A Spanish archaeological mission coordinated by the Spanish National Research Council has been working at the hill of Dra Abu el-Naga North since January 2002. The mission, also known as the ‘Djehuty Project’, has recently turned its attention towards its epigraphic process's digital overhaul.
Illustrator for iPad is available for preorder - A retrospective on Adobe's recent Photoshop and Fresco updatesWritten by Krisztián Vértes
It’s been a while since we last gave you a status report on Adobe’s creative suit adapted to mobile devices. So, before we turn towards Illustrator for iPad...
Beginning in 2001, the Spanish National Research Council (CSIC) in Madrid carried out a study of the stelae from Deir el-Medina collected at the Egyptian Museum of Cairo. The project was directed by Dr. José M. Galán in collaboration with the late Aadel Mahmoud, the then-curator of the Egyptian Museum.
It's official - Adobe Illustrator including tablet-specific features is coming to the iPad next yearWritten by Krisztián Vértes
In the past year or so, Adobe has been unusually active adopting its desktop software to Apple’s tablet. Their next mobile app with desktop-class ambitions is none other than Adobe Illustrator.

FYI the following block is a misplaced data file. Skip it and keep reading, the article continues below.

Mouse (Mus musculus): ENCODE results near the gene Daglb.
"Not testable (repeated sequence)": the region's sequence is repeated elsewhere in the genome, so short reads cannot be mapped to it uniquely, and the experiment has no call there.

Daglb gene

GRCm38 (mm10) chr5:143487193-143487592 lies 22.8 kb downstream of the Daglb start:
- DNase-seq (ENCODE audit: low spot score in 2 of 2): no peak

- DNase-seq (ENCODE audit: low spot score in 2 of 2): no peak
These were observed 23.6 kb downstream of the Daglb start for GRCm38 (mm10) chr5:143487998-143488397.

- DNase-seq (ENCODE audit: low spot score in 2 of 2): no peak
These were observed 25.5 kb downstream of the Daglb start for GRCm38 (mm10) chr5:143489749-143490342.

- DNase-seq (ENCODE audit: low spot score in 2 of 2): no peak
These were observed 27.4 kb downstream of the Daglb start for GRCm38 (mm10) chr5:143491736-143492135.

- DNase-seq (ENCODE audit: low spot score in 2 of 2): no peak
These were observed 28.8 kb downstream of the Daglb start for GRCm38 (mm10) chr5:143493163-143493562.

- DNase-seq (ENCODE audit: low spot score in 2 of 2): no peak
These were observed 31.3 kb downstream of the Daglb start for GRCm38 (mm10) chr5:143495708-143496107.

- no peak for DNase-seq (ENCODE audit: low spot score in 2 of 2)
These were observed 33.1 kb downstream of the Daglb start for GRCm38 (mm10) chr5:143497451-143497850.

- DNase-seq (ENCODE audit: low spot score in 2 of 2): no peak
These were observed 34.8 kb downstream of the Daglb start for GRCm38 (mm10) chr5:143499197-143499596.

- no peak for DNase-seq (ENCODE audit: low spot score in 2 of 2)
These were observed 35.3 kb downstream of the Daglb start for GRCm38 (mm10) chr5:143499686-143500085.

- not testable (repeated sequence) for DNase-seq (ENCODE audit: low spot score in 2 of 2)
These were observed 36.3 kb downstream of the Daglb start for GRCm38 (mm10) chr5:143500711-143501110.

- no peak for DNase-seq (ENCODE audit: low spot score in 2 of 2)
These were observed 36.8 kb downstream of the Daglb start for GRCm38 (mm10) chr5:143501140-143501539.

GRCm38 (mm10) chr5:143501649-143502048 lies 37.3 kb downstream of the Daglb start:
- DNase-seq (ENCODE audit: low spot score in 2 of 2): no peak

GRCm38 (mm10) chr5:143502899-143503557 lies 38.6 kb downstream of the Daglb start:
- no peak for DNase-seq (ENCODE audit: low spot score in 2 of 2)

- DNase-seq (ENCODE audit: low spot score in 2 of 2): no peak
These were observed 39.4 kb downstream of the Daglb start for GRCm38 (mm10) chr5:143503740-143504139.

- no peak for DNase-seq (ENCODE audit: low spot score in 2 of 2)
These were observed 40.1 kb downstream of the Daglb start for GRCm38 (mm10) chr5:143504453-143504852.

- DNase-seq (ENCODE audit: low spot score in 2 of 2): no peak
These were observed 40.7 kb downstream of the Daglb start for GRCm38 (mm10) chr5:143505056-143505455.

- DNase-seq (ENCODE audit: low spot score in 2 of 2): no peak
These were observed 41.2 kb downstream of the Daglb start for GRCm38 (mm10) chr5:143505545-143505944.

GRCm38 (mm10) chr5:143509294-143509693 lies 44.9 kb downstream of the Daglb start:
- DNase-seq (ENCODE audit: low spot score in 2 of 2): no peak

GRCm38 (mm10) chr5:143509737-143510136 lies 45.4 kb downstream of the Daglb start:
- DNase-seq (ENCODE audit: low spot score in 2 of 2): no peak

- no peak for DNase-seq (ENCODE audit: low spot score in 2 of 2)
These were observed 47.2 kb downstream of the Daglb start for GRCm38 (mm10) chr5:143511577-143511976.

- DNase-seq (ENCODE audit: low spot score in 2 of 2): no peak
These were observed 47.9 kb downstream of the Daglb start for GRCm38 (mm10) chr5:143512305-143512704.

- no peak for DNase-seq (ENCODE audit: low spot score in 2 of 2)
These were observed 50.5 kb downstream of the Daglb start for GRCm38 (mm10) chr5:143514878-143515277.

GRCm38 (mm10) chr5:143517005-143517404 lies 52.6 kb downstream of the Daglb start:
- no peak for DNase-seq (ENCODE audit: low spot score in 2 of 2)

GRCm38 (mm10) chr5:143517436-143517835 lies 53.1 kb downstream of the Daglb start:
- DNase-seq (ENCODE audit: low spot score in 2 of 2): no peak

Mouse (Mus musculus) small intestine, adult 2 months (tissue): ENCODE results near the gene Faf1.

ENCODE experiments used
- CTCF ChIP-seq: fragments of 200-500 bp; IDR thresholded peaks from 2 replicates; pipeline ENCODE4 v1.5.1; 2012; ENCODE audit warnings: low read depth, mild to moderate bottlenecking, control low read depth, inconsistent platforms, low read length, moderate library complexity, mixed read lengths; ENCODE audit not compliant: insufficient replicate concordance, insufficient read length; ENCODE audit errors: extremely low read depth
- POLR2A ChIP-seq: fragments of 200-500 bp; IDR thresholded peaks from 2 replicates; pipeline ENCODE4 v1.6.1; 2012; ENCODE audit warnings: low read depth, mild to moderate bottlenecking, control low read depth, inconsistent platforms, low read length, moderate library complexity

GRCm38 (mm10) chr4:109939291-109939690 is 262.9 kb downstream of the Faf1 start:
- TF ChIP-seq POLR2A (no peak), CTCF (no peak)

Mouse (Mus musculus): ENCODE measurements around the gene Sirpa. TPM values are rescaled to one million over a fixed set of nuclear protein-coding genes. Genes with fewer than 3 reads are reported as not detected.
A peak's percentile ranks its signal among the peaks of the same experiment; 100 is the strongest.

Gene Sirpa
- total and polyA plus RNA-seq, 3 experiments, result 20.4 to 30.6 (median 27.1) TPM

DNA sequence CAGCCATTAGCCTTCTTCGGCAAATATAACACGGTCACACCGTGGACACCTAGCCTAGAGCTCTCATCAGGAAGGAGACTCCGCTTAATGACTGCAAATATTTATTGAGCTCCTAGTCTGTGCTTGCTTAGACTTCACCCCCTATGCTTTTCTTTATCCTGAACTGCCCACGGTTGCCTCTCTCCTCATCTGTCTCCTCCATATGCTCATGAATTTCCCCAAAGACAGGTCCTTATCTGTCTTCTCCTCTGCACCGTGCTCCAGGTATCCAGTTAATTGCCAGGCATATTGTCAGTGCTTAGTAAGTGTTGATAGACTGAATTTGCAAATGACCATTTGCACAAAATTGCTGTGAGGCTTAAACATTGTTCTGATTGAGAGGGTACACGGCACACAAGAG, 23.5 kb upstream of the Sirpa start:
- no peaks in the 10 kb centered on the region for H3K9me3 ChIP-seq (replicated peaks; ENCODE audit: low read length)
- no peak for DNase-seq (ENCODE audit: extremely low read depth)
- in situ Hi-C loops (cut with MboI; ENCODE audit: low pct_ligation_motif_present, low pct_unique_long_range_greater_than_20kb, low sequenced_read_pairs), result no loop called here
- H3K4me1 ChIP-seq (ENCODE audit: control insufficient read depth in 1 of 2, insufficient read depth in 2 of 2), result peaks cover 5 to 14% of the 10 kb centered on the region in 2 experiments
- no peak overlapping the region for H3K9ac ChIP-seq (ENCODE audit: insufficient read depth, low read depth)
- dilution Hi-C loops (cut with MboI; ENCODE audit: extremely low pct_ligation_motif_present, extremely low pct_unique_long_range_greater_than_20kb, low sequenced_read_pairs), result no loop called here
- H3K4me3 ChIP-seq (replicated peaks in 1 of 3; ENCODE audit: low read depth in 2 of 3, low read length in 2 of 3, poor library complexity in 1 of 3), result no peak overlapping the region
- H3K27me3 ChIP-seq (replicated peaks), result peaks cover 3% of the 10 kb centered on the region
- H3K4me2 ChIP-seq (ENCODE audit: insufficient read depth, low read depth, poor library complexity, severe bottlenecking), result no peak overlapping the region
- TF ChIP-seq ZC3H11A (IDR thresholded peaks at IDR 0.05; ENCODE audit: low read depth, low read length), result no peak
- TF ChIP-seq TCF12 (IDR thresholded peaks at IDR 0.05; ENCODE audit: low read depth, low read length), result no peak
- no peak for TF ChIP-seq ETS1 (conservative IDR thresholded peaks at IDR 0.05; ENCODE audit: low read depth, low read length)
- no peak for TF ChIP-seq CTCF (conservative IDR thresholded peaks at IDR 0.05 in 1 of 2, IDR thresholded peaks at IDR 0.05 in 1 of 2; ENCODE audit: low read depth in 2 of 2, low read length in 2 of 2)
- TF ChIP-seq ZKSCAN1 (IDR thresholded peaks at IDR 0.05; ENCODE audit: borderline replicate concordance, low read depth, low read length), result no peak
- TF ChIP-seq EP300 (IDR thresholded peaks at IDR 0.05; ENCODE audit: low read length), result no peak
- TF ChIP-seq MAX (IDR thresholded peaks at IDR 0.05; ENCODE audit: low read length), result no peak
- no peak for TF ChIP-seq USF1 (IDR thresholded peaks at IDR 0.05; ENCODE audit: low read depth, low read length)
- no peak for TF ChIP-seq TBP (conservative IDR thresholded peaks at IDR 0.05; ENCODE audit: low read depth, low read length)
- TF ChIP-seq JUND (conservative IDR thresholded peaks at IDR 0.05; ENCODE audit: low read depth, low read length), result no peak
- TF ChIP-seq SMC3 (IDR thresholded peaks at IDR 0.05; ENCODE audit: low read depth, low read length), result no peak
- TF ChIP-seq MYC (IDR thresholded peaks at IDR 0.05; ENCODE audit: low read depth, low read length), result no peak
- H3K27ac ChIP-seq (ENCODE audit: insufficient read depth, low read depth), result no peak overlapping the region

One of the challenges of epigraphic work consists of essentially converting three-dimensional artwork into a two-dimensional representation on paper (or on-screen). This note summarizes an experiment in solving one aspect of this conversion problem.
Recording Djehutihotep. Digital epigraphy in a Middle Kingdom governor’s tomb at Dayr al-Barsha (Part 1)Written by Marleen De Meyer
Starting in 2017 a team of KU Leuven (Belgium) has initiated a new epigraphic recording of the Middle Kingdom tomb of Djehutihotep at Dayr al-Barsha in Middle Egypt.
In this article we would like to focus on the 2015 initiative at the Metropolitan Museum of Arts to build a virtual reconstruction of the original polychrome painted decoration of the temple of Dendur.
The conservation and documentation of the tomb chapel of Menna (TT 69) at Luxor was implemented between 2007 and 2009, under the direction of Melinda Hartwig of Georgia State University.
In 2012 the Amarna Project began its excavations at the Great Aten Temple in order to re-study the temple remains, and to clean the site and mark the main building outlines in fresh stonework.
The vast program of excavation, documentation and epigraphic study of the Osirian chapels and necropolis of Karnak was initiated in 1993 by the Centre Franco-Égyptien d’Étude des Temples de Karnak (CFEETK) and then extended by a collaboration with the Institute Français d’Archéologie Orientale (IFAO).
A Spanish team of the University of La Laguna, Tenerife is currently recording and studying the scenes and inscriptions of the Meroitic temple from Debod, Nubia, now in Madrid, under the project title “tA-Hwt, Digital Techniques applied to the Inscriptions and Reliefs of the Temple of Debod’.